Granulomatosis with polyangiitis (GPA), previously known as Wegener's granulomatosis

Wegener's granulomatosis, or Granulomatosis with polyangiitis (GPA), is an incurable form of vasculitis that affects the nose, lungs, kidneys and other organs.

The incidence of GPA is 10 cases per million per year where 90% of the patients are white. Due to its end-organ damage, it is life-threatening and requires long-term immunosuppression. Although GPA affects small and medium-sized vessels, it is formally classified as one of the small vessel vasculitides in the Chapel Hill system. Initial signs are extremely variable, and diagnosis can be severely delayed due to the nonspecific nature of the symptoms. Often the kidneys and lungs are affected and the renal and lung functions are impaired. A serious complication of GPA is rapidly progressive glomerulonephritis (RPGN). This is a syndrome of the kidney that is characterized by a rapid loss of renal function; usually a 50% decline in the glomerular filtration rate (GFR) within 3 months.

 

About Vasculitis

Vasculitis is a general term referring to a heterogeneous group of diseases that are characterised by inflammatory destruction of blood vessels. The condition occurs if the immune system attacks the blood vessels and this may happen as a result of an infection, a medicine or another disease.

Vasculitis can be acute or chronic and may affect any blood vessel in the body. The inflamed blood vessels cause changes in the vessel wall, including thickening, weakening, narrowing and scarring and this can lead to serious complications damaging the body’s organs. Specific signs and symptoms depend on which organ has been damaged and the extent of the damage. The cause of many forms of vasculitis is poorly understood. There is usually an immune component, but the trigger is often not identified. In these cases, the antibody found is sometimes used in classification, as in ANCA-associated vasculitides (Anti-neutrophil cytoplasmic antibodies).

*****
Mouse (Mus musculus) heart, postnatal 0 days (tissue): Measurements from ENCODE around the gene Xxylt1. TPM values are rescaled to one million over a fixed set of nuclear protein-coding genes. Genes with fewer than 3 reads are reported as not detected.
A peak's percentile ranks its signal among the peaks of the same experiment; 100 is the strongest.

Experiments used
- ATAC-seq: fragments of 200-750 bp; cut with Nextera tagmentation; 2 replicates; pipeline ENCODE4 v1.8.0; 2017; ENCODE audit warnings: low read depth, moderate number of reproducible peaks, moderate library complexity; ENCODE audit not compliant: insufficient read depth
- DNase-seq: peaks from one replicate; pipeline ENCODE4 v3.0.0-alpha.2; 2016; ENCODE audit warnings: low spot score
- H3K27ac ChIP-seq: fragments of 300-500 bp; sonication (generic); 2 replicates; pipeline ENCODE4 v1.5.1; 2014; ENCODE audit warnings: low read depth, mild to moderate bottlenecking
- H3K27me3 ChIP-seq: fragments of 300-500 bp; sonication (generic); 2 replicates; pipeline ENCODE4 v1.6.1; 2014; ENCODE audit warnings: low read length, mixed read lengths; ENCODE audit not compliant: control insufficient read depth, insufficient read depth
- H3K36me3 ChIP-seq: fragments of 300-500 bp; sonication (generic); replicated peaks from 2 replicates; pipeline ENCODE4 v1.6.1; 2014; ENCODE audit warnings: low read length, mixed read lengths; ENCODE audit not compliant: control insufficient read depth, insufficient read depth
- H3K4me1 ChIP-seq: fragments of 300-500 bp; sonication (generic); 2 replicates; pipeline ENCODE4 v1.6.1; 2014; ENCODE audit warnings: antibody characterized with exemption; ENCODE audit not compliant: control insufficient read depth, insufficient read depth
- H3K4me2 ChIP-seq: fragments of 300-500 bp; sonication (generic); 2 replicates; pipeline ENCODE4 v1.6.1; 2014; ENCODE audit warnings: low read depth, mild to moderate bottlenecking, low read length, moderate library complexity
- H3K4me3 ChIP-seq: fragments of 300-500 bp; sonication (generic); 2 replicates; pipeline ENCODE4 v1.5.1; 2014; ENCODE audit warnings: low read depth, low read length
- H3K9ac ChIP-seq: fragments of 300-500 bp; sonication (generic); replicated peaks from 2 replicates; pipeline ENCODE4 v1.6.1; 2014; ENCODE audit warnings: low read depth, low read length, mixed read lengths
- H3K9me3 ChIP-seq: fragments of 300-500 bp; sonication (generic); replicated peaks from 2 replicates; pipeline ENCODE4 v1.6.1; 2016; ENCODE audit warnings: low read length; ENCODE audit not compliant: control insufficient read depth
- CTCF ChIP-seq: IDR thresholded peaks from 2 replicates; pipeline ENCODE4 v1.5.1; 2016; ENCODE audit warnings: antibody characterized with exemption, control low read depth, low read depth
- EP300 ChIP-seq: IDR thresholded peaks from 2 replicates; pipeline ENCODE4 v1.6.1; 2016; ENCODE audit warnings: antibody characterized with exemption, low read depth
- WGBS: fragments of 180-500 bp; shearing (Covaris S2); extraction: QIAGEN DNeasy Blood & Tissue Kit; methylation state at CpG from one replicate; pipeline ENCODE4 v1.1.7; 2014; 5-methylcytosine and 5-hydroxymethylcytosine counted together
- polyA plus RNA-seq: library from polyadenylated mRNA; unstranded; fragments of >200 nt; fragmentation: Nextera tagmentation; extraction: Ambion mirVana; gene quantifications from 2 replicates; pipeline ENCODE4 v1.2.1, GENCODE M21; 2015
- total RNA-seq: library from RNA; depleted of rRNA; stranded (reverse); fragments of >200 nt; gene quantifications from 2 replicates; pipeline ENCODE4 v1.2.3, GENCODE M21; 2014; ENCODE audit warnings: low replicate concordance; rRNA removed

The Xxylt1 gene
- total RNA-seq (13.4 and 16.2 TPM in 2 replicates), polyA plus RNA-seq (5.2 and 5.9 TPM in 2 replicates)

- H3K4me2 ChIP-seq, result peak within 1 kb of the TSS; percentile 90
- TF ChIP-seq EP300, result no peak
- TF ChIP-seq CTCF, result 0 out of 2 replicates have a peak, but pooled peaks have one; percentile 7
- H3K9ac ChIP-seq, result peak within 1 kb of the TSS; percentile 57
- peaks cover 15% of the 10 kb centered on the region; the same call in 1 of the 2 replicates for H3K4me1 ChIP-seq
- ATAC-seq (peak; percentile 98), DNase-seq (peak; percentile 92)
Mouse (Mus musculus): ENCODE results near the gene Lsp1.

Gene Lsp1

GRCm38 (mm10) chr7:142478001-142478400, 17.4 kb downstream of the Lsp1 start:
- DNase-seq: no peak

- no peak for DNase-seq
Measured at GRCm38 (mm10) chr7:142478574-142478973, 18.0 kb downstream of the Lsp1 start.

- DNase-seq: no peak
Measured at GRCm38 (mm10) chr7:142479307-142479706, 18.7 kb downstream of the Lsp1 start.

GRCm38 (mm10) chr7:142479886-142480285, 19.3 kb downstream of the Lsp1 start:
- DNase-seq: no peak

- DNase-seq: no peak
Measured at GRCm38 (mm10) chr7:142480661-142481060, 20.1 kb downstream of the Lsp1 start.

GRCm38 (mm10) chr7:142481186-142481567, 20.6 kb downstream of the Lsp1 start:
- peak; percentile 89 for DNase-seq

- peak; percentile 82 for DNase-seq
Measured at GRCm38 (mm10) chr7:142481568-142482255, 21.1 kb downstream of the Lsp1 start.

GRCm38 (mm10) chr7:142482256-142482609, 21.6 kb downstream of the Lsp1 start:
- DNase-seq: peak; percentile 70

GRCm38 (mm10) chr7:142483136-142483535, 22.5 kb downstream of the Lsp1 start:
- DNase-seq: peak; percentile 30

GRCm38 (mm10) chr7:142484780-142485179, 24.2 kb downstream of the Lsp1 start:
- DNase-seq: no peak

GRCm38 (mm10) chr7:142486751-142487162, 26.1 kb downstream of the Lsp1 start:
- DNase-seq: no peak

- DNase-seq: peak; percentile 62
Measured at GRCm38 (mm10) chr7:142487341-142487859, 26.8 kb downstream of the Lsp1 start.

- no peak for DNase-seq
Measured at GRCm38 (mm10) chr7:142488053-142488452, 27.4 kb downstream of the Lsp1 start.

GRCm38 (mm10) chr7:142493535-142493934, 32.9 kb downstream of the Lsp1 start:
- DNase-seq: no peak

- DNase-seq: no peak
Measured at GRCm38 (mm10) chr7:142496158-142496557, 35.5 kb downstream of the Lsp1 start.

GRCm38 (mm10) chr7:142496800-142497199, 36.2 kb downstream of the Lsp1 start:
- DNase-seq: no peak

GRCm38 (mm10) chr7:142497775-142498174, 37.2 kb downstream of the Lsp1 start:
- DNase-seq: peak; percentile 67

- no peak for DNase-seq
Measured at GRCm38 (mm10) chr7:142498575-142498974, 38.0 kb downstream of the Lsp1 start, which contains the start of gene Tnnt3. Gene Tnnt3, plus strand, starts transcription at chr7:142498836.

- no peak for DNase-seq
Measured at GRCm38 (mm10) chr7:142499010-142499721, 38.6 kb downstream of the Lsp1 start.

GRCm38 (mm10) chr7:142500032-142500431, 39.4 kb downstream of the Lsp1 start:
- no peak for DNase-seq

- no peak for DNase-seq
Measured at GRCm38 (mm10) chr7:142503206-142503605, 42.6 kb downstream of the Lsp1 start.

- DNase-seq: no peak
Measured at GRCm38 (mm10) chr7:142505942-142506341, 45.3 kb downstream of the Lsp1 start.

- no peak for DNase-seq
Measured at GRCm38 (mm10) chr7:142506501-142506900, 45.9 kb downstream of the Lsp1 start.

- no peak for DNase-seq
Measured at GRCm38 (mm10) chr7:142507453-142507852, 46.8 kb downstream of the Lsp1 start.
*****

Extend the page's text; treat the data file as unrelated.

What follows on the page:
Example of ANCA-associated vasculitides are granulomatosis with polyangiitis (GPA)  (previously named Wegener's granulomatosis), Churg-Strauss syndrome and microscopic polyangiitis (MPA).

Relevant Literature

  1. Arranz, O et al.Comparison of anti-PR3 capture and anti-PR3 direct ELISA for detection of ANCA in long-term clinical follow-up of PR3-ANCA-associated vasculitis patients. Clinical Nephrology 2001;  56: 295-301.
  2. Csernok E, Ahlquist D, Ullrich S, Gross W.L.  A critical evaluation of commercial immunoassays for antineutrophil cytoplasmic antibodies directed against proteinase 3 and myeloperoxidase in Wegener’s granulomatosis and microscopic polyangiitis. Rheumatology 2002;41:1313-1317.
  3. Csernok E, Holle J, Hellmich B et al. Evaluation of capture ELISA for detection of antineutrophil cytoplasmic antibodies directed against proteinase 3 in Wegener’s granulomatosis: first results from a multicenter study. Rheumatology 2004; 43: 174-180
  4. Gisslen, K et al.Relationship between ANCA determined with conventional binding and the capture assay and long-term clinical course in vasculitis.J. Intern Med  2002; 251: 0129-135.
  5. Sanders et al. Prediction of relapses in PR3-ANCA-associated vasculitis by assessing responses of ANCA titres to treatment. Rheumatology 2006; 45: 724-729.
  6. Savage COS et al. ABC of arterial and vascular disease - Vasculitis. Br Med J 2000; 320: 1326-1328
  7. Savige, J et al.ANCA and associated diseases: A review of the clinical and laboratory features. Kidney Int 2000; 57: 846-862.
  8. Segelmark M, et al. How and why should we detect ANCA? Clin Exp Rheumatol 2000, 18, 629-635.
  9. Westman, K et al.Relaps rate, renal survival and cancer morbidity in patients with Wegener’s granulomatosis or microscopic polyangiitis with renal involvement.J Am Soc Nephrol 1998; 9: 842-852.
  10. Won H, et al.Serial ANCA titers. Useful tool for the prevention of relapses in ANCA associated vasculitis. Kidney Int, 2003, 63, 1079-1085.